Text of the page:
Australia will build new industries and accelerate productivity by having sovereign knowledge and access to develop and harness impactful emerging technologies, particularly in advanced navigation, sensing and communication; AI; quantum; and biotechnology.

    Australian physics and astronomy have a proud history of leading in several critical technology areas. Indeed, two explicitly listed focus areas, quantum and semiconductors, have come out of discovery physics research. Many aspects of two further areas, advanced radio and optical communications, and satellite and positioning technologies, have emerged from astronomy and physics research.

    Australia currently has several competitive advantages in communications, positioning, timing and sensing. These research areas also contribute to national security. The counterfactual of not investing in these areas – as would be the case if they are not included in the Priorities – would have Australia lag behind competitor economies in building industries of the future, and not have sufficiently advanced sovereign capability.

    (2)      We were disappointed to not see fundamental, discovery research as a fifth, underpinning national Priority. As stated in the Terms of Reference, the Priorities are “a signal-setting tool, give clarity on the areas government considers important and help encourage activity and growth in these areas”.

    Omission of fundamental research from the list sends a message that this is not a priority for Australia, with downstream consequences for translational and applied research in due time. This point was also explicitly raised in the submissions to the Priorities Taskforce by the Australian Academy of Science and Science and Technology Australia, the two organisations with the largest reach and hence best placed to speak on behalf of all Australian scientists; as well as in the peak bodies roundtable attended by our representatives.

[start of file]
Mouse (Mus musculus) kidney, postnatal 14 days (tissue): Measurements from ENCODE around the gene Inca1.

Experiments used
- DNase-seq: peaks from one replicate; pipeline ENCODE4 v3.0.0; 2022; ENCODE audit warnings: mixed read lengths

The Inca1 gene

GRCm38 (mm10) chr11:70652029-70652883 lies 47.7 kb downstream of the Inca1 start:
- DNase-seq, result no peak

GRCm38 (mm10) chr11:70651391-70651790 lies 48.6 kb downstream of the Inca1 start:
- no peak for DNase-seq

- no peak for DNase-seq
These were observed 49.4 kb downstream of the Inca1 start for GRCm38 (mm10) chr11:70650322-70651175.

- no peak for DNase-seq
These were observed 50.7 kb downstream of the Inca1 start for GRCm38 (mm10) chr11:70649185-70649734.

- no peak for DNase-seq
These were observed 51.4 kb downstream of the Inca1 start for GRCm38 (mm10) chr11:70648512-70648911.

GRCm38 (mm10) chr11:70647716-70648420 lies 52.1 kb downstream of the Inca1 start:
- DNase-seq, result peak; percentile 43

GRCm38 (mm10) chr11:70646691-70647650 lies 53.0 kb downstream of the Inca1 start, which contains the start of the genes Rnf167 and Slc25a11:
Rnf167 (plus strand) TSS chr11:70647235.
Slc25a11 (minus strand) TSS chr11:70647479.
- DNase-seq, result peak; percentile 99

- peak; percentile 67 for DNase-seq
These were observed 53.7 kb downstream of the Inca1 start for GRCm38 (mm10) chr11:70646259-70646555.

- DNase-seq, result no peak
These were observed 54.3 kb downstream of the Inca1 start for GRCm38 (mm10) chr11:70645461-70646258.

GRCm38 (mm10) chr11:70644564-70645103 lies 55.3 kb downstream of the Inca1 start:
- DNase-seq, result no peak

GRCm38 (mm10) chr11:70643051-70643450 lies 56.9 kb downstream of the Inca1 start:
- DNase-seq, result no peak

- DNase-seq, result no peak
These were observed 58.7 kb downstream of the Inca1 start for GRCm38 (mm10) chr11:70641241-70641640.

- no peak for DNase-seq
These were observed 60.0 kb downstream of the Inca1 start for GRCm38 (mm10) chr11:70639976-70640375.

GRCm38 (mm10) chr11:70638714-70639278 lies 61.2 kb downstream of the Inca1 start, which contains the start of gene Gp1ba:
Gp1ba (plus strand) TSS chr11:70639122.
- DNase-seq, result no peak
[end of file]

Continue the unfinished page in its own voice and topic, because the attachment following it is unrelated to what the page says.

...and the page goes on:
In our own disciplines, fundamental physics research has led to quantum and semiconductor technologies. Fundamental research in astronomy has enabled accurate positioning including via GPS, minimized disruptions to vital satellite services and electrical power grids, improved medical imaging techniques, and facilitated development of smart phone cameras and WiFi networks. Research excellence by Australian astronomers has also led to direct $1.8 billion foreign investment in Australia through construction of the Square Kilometre Array. None of this would have happened without sustained investment in fundamental physics and astronomy research.